WebLab-Demo-1.1/Demonstration Installation Guide
This documentation is the WebLab demonstration installation guide.
This simple demo (available here) just aims to show the WebLab platform capability in term of service integration and orchestration for unstructured document processing and retrieval. In a nutshell, this demo can crawl a local folder in order to analyze text based document, index them to finally offer access to them through a portal. The processing capabilities are very limited (only gazeeter based on static dictionnary) but it allows to have a complete processing chains and aims to ease integration and test of new components either on processing chain or on user interface.
This demo presents an information retrieval system based on the complete Weblab Architecture. It is composed of several WebLab services :
- An homemade folder crawler able to explore the content of a given folder,
- A normaliser that will extract the text content of common desktop files (ms-office, pdf, rtf, etc.) based on Apache Tika,
- An homemade text formatter that removes extra newlines,
- An homemade information extraction service that detects words from gazeeters (technical gazeeters) in the document and annotate it,
- An indexer that will index the text content and make it searchable based on Apache SOLR.
A WebLab BPEL chain
- contains the 5 previous services.
And 4 WebLab portlets :
- A launchCrawl portlet that will launch the crawling of documents on the directory,
- A search portlet that will launch query on the SOLR searcher,
- A result portlet that display the results of the query,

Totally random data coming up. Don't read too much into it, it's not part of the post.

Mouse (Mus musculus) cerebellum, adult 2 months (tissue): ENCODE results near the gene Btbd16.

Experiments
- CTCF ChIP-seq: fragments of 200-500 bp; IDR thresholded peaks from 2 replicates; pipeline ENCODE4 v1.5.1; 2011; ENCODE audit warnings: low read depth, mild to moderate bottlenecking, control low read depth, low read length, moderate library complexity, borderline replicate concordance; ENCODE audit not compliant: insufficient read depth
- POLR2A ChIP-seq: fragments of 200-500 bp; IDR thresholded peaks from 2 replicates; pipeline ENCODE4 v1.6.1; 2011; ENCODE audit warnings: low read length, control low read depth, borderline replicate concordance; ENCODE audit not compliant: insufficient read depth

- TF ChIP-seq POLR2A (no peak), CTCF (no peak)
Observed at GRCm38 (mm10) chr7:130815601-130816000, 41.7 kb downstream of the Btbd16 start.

- An annotatted document portlet that display the document annotated with the annotation added by the gazeeter service.
- You should have a jdk1.6.17 or greater from SUN (we encountered problems with openjdk) installed in order to run the WebLab demo,
- JAVA_HOME must be declared and java must be available in your path and should point to a path without space (e.g. on windows c:\java and not c:\program files\java)
- Ports 8080, 8005, 8009 (for tomcat), 8181, 8105, 8109 (for liferay) 8084, 7600, 7700, 7800, 7900 (for petals) should be free of use on the computer that runs the WebLab
Your computer should have at least 2Go of RAM to run the WebLab demo but 4Go is recommended to run efficiently. Remember that WebLab demo is a server application and not a desktop one.
Launch the installWebLab.sh (Linux) or installWebLab.bat (Windows) script from the root folder. You should be in a path without any whitespace (e.g. on windows c:\weblab and not c:\program files\weblab)
The demo uses mainly the following ports : liferay on 8181, tomcat on 8080 and petals on 8084. Other ports are used to monitor shutdown/restart command, however since all is installed on one machine, there is no specific network configuration needed. Only port 8181 need to be accessible if you want to connect an external client to the machine that support the WebLab. Other ports are used to monitor shutdown/restart command, however since all is installed on one machine, there is no specific network configuration needed. Only port 8181 need to be accessible if you want to connect an external client to the machine that support the WebLab.
- Launch the script called startupWebLab.sh (Linux) or startupWebLab.bat (Windows) regarding your OS, (It may take several minutes)
- Go with your favorite browser to http://localhost:8181/
- Log in with email firstname.lastname@example.org password demo,
- You can now launch an indexation that will crawl and analyse the content of your "toIndex" folder. By default, you will find inside some documents about the Weblab project. Then you can search on the acquired documents (for example type in the search field "test", to find document containing the word test)
If you want to restart a new indexing session from scratch, launch the script called resetWebLab.sh (Linux) or resetWebLab.bat (Windows). It will clear the current index and repository and make the WebLab ready for new indexing session. You don't need to stop the application before calling a reset.
You can stop the application by calling the shutdownWebLab.sh (Linux) or shutdownWebLab.bat (Windows). Note that the servers may take several seconds to be stopped depending on your hardware resources.
You may want to go further by adding some services or portlet to this demonstration. To do so, please go to Customizing services and processing chains.